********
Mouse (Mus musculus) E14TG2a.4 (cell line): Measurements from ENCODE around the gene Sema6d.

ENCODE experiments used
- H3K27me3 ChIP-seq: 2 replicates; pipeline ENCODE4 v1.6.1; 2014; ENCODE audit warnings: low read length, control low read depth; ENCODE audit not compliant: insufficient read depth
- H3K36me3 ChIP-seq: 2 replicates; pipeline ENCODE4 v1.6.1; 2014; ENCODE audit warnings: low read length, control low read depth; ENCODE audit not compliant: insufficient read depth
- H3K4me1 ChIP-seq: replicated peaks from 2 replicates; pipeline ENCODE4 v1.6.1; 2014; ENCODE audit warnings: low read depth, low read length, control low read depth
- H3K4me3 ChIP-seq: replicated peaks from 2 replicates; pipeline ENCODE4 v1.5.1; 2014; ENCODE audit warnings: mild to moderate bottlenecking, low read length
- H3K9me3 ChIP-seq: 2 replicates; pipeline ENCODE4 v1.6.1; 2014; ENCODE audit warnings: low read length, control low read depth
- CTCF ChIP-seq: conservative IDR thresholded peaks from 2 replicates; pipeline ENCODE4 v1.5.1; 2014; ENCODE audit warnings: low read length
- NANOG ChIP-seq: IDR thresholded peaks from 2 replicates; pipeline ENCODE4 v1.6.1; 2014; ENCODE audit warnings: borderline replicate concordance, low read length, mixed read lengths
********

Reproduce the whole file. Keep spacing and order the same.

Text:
Mouse (Mus musculus) E14TG2a.4 (cell line): Measurements from ENCODE around the gene Sema6d.

ENCODE experiments used
- H3K27me3 ChIP-seq: 2 replicates; pipeline ENCODE4 v1.6.1; 2014; ENCODE audit warnings: low read length, control low read depth; ENCODE audit not compliant: insufficient read depth
- H3K36me3 ChIP-seq: 2 replicates; pipeline ENCODE4 v1.6.1; 2014; ENCODE audit warnings: low read length, control low read depth; ENCODE audit not compliant: insufficient read depth
- H3K4me1 ChIP-seq: replicated peaks from 2 replicates; pipeline ENCODE4 v1.6.1; 2014; ENCODE audit warnings: low read depth, low read length, control low read depth
- H3K4me3 ChIP-seq: replicated peaks from 2 replicates; pipeline ENCODE4 v1.5.1; 2014; ENCODE audit warnings: mild to moderate bottlenecking, low read length
- H3K9me3 ChIP-seq: 2 replicates; pipeline ENCODE4 v1.6.1; 2014; ENCODE audit warnings: low read length, control low read depth
- CTCF ChIP-seq: conservative IDR thresholded peaks from 2 replicates; pipeline ENCODE4 v1.5.1; 2014; ENCODE audit warnings: low read length
- NANOG ChIP-seq: IDR thresholded peaks from 2 replicates; pipeline ENCODE4 v1.6.1; 2014; ENCODE audit warnings: borderline replicate concordance, low read length, mixed read lengths